The second thing that applies is that sometimes people hear things about, oh, a leader said this, or a leader said that. They take a little quote, and that quote gets extended for years and years; because the book gets published for years and years and years. I got tired of hearing quote for giving a reason for every geographical location under the sun, that I decided to go back, because every time I would come across this, in order to evaluate geography, I would have to go to BYU’s Special Collections, take things of the rack, because so many things are out of date and they’re not available. So, the project I’ve been on for the last five years is to go back to the beginnings of LDS times and even beyond, and accumulate everything, every article, every book, every video, everything that has ever been said on Book of Mormon geography and culture. I could then evaluate authoritative statements, and evaluate scholarly statements. It creates a different picture.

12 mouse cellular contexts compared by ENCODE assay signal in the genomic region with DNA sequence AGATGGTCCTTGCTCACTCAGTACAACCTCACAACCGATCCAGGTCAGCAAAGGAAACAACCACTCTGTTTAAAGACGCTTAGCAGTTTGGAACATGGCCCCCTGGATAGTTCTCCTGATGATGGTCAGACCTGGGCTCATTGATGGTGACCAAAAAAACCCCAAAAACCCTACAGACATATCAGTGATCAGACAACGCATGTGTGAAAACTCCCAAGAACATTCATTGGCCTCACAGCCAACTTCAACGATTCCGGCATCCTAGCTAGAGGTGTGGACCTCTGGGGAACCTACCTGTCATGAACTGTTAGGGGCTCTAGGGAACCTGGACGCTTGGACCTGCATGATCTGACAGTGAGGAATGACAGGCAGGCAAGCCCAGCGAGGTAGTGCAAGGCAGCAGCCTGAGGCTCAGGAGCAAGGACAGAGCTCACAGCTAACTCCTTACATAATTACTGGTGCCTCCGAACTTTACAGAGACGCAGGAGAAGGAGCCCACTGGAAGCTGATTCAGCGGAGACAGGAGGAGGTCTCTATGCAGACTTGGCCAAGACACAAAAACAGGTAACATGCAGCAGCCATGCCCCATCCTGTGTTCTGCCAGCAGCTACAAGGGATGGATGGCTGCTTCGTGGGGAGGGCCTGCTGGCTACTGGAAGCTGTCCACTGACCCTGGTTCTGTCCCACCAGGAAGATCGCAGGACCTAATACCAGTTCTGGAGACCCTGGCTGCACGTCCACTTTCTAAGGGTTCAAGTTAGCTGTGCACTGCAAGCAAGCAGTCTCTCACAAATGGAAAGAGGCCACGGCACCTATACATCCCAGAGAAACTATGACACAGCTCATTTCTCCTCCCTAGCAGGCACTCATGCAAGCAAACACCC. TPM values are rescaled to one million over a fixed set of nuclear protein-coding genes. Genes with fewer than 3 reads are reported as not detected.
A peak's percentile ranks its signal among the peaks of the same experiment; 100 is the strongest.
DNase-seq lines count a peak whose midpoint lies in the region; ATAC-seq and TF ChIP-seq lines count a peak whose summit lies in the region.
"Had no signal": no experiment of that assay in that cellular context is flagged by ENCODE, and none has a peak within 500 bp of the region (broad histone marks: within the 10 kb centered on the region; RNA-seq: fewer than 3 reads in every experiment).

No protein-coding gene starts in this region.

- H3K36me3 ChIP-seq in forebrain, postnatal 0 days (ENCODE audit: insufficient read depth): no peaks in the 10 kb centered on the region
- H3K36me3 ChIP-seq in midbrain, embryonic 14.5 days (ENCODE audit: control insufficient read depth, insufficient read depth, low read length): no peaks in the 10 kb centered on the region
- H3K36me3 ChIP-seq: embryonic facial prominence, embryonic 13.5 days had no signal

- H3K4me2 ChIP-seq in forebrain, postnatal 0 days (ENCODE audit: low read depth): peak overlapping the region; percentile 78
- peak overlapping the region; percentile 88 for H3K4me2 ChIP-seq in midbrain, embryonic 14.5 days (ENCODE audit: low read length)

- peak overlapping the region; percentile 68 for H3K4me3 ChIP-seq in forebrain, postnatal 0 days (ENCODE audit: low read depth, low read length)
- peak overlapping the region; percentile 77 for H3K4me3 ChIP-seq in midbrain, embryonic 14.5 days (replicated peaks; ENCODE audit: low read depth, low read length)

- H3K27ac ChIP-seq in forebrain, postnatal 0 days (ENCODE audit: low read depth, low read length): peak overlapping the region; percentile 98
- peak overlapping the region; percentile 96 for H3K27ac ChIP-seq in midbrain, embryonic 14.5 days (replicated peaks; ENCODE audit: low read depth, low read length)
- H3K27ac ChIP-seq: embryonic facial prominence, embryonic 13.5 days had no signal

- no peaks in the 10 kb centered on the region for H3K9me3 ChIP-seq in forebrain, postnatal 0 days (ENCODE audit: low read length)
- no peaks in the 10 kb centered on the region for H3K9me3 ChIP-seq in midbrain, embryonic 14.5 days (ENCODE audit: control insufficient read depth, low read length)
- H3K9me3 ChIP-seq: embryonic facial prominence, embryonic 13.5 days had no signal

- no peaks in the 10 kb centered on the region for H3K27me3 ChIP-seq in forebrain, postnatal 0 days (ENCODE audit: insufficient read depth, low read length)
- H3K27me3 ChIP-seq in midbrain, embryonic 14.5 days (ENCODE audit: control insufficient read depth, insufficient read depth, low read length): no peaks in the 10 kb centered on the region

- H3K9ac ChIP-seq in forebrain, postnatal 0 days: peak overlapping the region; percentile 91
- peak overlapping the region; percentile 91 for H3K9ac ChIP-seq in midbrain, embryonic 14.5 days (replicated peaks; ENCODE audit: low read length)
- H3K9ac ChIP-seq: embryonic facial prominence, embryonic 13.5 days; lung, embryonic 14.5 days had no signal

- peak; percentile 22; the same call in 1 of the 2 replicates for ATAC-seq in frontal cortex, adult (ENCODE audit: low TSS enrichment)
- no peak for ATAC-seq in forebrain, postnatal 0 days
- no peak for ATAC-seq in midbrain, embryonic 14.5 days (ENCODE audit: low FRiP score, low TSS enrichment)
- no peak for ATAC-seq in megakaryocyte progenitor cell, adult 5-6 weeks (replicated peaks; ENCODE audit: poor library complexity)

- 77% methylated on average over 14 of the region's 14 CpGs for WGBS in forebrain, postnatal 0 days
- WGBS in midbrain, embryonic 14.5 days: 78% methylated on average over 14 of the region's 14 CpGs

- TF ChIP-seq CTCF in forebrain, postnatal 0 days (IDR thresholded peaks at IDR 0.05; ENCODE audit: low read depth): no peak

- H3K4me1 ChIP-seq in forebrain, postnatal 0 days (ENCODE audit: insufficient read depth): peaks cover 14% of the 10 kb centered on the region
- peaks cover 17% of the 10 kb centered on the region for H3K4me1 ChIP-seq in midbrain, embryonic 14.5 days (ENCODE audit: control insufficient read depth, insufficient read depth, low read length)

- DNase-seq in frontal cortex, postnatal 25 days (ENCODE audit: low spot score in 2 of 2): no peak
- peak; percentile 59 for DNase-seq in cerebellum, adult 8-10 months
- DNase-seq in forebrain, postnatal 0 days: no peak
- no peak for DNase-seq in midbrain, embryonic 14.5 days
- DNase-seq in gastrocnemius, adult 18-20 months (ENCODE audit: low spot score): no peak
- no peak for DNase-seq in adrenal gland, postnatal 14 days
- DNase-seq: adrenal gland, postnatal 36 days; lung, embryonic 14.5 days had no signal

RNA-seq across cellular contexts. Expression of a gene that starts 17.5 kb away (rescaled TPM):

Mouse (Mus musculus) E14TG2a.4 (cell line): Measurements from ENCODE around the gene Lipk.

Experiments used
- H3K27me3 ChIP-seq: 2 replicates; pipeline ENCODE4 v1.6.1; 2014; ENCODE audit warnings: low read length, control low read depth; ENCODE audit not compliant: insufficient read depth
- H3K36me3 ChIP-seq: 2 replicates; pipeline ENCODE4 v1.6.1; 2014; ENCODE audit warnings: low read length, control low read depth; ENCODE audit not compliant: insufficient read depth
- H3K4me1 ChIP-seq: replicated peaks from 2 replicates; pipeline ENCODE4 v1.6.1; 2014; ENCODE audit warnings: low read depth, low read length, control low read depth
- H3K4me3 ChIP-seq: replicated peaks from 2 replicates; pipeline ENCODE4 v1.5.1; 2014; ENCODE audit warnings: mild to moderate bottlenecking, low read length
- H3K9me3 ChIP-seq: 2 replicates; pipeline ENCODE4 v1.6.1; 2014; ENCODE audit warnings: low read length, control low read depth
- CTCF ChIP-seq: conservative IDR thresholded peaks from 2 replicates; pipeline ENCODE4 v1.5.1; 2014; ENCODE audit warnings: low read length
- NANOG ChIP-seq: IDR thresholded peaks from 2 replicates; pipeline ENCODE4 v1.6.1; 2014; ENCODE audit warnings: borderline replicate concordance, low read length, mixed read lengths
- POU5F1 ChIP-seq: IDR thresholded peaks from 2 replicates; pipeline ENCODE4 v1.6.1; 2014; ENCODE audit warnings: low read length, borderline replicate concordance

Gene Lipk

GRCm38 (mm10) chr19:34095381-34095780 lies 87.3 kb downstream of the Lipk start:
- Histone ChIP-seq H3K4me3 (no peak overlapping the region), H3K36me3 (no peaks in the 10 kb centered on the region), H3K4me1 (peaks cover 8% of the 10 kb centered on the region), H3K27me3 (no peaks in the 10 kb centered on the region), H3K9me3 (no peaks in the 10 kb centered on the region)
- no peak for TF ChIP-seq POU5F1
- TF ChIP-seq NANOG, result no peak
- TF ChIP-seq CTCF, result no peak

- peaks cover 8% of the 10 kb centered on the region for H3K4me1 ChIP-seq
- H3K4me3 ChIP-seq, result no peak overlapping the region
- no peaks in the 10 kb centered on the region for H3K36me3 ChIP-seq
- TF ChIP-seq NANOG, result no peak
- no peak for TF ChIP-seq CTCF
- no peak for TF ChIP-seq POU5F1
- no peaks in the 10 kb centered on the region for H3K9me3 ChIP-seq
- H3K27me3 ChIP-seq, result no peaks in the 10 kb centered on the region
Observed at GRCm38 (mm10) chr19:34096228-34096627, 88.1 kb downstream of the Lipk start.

I’ve heard it a thousand times, George Q. Cannon’s statement in 1890, "The Book of Mormon is not a geographical primer." Nobody ever bothers to read the statement in 1908, when Joseph F. Smith was the editor of the Juvenile Instructor, the magazine for Sunday School and youth, which said, "We have a map here by Joel Ricks. He has actually gone down to South America, and he’s actually visited the lands down there, and because he’s actually been there, we are going to recommend his map." He was not just drawing dots and lines on a paper and saying, this is great. It gives you a whole different perspective. And with George Q. Cannon’s statement, nobody ever reads the part where he discourages the study of Book of Mormon geography, but then ads, "at the present time. We discourage things at the present time." Well, the present time has extended to 2005. Well, we’ve advanced a little bit since then. But, some of us haven’t. And we want desperately for Joseph Smith to have said something to solve the problem for us. We want desperately for Orson Pratt to have said something to solve the problem. Or any one of our authorities to solve the problem for us, so that we can be spoon-fed. So that we don’t have to make the effort. Of course, we’ve been raised in that environment; and, yes, the words of the old prophets are of great worth, but at any moment, our new prophet can say something and that’s who we follow. We follow the new prophet.